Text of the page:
Saudi Arabia has launched an office to monitor state spending, saying it would help keep up the fight against corruption after the closing of a 15-month crackdown, state media reported.
The financial reporting office will be part of the state's General Auditing Bureau, public prosecutor Saud al-Mojeb was quoted as saying on Monday by state news agency SPA, Reuters reported.
"Corruption is not restricted to a specific company or government sector. The concerned authorities will be monitoring," he said.
King Salman underlined during a cabinet meeting in Riyadh that Saudi will continue along its path to protect integrity and combat and eliminate corruption. He stated that the audit agencies must bolster their roles to ensure that public funds are protected and preserved.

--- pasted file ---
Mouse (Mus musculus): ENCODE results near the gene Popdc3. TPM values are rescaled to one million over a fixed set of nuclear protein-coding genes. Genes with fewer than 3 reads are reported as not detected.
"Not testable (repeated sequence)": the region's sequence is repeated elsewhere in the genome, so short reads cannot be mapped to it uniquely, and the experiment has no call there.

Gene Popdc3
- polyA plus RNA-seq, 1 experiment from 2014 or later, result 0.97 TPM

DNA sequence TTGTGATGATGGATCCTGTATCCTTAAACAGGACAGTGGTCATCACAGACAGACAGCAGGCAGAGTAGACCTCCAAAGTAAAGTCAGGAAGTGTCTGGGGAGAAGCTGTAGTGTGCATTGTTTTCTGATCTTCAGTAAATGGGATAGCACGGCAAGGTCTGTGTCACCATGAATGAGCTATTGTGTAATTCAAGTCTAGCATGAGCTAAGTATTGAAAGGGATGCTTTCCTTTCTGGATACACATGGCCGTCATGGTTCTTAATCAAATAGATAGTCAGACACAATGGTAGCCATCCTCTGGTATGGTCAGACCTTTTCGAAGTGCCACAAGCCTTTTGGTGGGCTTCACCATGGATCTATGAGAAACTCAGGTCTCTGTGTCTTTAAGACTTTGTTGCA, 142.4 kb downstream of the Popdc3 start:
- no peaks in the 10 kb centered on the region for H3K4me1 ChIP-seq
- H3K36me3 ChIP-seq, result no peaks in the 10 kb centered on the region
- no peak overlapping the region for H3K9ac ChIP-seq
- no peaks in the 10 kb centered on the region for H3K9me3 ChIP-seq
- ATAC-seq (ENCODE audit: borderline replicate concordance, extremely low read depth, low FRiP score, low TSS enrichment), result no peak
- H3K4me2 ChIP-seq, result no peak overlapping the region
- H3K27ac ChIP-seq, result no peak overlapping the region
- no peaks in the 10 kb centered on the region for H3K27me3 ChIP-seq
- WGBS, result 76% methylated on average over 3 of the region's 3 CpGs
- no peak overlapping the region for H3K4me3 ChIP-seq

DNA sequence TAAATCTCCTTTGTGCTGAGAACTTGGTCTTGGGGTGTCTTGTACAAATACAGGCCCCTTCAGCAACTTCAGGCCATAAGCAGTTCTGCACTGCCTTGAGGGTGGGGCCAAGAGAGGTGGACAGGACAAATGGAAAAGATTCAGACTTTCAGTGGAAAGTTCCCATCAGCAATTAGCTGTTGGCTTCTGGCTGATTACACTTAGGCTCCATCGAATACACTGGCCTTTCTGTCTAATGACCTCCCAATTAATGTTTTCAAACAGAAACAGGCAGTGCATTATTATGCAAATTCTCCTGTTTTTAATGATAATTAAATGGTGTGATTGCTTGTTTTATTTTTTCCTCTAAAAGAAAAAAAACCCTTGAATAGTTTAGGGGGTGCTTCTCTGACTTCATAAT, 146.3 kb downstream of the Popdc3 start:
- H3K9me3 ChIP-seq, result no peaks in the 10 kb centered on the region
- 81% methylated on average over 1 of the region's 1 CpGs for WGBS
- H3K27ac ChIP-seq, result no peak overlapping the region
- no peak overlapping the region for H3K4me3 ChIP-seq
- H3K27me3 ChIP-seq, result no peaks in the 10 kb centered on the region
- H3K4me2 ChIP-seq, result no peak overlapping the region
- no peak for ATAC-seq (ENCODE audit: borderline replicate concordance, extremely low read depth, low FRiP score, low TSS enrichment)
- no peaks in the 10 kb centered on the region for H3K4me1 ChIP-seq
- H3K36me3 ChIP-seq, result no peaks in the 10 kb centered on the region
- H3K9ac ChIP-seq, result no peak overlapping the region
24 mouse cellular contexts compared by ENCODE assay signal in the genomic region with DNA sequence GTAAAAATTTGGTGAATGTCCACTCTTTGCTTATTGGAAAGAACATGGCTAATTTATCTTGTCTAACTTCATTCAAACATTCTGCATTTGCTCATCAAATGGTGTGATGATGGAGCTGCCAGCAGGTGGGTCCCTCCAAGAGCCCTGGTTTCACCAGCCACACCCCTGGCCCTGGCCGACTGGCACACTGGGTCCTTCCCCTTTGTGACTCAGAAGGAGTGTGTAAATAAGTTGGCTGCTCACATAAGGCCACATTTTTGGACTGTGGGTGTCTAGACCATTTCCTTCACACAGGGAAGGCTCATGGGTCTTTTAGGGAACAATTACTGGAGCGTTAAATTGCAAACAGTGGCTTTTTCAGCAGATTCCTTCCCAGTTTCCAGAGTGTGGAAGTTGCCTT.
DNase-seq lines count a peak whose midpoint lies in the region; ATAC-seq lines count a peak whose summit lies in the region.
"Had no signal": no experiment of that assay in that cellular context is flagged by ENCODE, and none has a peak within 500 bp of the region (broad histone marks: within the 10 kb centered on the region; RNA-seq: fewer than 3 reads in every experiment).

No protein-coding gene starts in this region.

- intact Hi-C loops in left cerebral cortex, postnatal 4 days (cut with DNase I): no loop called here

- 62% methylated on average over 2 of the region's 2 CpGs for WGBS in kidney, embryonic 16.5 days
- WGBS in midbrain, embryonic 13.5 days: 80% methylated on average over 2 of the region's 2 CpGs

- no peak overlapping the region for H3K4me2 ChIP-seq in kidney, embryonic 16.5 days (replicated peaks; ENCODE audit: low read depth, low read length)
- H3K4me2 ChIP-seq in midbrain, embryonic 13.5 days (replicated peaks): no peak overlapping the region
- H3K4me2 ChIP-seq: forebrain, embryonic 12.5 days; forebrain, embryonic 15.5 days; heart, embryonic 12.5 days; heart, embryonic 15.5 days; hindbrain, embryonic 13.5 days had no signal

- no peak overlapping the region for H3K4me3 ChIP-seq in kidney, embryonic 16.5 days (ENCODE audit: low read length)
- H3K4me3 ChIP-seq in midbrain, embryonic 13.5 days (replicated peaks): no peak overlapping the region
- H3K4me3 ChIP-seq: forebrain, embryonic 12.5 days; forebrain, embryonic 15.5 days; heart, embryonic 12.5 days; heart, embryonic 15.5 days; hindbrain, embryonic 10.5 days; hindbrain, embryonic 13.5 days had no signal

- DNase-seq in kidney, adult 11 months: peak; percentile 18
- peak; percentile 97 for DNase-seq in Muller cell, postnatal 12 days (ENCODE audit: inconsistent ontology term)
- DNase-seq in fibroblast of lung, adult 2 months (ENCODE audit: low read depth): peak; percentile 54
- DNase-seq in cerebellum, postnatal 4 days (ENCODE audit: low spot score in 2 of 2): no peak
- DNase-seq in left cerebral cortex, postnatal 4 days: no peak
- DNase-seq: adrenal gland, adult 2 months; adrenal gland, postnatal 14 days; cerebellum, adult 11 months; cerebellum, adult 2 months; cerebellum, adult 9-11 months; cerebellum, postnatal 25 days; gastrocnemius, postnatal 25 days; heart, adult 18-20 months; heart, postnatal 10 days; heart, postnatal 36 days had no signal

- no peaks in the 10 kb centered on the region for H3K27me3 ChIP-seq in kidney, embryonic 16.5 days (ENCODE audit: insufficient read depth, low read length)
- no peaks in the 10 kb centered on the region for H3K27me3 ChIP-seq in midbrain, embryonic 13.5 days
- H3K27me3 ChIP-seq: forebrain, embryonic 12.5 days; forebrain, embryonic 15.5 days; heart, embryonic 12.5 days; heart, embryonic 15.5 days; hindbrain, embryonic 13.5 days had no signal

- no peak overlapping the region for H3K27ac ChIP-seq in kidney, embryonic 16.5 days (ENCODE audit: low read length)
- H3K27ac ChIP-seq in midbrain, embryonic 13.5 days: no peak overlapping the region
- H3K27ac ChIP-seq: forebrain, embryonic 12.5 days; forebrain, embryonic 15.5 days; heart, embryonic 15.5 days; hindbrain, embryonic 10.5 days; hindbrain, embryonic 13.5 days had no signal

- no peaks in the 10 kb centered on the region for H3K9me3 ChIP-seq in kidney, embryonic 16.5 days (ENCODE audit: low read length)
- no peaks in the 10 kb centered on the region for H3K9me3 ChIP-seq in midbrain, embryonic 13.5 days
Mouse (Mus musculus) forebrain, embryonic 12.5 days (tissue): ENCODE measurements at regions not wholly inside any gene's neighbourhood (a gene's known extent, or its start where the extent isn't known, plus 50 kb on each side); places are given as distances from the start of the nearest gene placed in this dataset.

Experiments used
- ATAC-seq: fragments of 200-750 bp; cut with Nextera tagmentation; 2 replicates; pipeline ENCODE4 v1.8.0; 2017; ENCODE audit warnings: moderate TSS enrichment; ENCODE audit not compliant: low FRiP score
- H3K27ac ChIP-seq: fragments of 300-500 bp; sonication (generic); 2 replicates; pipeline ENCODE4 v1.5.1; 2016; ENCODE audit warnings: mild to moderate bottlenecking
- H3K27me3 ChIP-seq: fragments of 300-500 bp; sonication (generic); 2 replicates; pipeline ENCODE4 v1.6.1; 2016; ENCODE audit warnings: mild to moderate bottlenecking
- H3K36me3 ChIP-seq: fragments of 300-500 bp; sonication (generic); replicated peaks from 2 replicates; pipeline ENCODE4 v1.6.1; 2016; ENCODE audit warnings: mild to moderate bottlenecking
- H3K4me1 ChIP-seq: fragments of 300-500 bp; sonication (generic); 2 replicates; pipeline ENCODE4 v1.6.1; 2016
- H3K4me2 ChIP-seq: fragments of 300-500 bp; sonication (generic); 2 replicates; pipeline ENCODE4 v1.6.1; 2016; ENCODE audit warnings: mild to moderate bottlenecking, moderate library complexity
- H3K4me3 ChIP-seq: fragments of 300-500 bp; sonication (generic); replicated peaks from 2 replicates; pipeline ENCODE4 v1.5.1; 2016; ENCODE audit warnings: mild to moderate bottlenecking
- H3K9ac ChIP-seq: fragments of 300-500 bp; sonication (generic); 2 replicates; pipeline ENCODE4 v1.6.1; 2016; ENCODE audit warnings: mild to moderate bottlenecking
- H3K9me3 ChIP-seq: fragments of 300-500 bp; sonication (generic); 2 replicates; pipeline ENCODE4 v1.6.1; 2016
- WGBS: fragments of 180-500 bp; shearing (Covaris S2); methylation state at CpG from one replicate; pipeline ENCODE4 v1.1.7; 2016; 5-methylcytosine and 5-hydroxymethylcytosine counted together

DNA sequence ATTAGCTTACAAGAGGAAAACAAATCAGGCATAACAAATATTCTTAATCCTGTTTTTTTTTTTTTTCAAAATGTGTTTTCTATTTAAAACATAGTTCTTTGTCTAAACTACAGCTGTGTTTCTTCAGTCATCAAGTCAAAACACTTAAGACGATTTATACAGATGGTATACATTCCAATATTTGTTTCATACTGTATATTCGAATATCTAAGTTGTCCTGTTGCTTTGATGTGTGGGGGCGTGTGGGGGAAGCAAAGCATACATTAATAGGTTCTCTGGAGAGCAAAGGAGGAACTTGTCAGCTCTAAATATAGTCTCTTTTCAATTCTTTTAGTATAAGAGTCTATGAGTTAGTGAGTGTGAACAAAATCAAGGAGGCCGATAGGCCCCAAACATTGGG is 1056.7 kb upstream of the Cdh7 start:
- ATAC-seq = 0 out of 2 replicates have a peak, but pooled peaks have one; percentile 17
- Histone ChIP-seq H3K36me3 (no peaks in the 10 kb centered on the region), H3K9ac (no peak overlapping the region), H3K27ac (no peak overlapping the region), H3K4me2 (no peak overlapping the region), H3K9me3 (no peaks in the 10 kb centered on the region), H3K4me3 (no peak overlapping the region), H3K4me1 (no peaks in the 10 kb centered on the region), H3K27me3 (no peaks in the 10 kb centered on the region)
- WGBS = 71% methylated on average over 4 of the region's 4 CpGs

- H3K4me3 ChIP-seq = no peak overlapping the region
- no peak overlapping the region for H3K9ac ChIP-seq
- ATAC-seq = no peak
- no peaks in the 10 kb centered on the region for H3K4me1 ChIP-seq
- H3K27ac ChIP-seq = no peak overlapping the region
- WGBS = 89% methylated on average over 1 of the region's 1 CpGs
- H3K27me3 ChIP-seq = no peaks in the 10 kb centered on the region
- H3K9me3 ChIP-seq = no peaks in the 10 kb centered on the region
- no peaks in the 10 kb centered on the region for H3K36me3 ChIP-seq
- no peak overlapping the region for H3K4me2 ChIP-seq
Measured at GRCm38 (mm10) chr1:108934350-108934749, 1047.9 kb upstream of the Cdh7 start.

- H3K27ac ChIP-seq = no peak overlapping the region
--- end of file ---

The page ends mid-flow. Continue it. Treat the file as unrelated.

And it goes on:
Last week, Saudi Arabia announced the end of a high-profile anti-corruption probe that boosted the state coffers by more than $100bn and has left dozens detained.
The anti-graft sweep led by Crown Prince Mohammed bin Salman has been labelled by some critics as a shakedown and power grab, but authorities have insisted the purge targeted endemic corruption.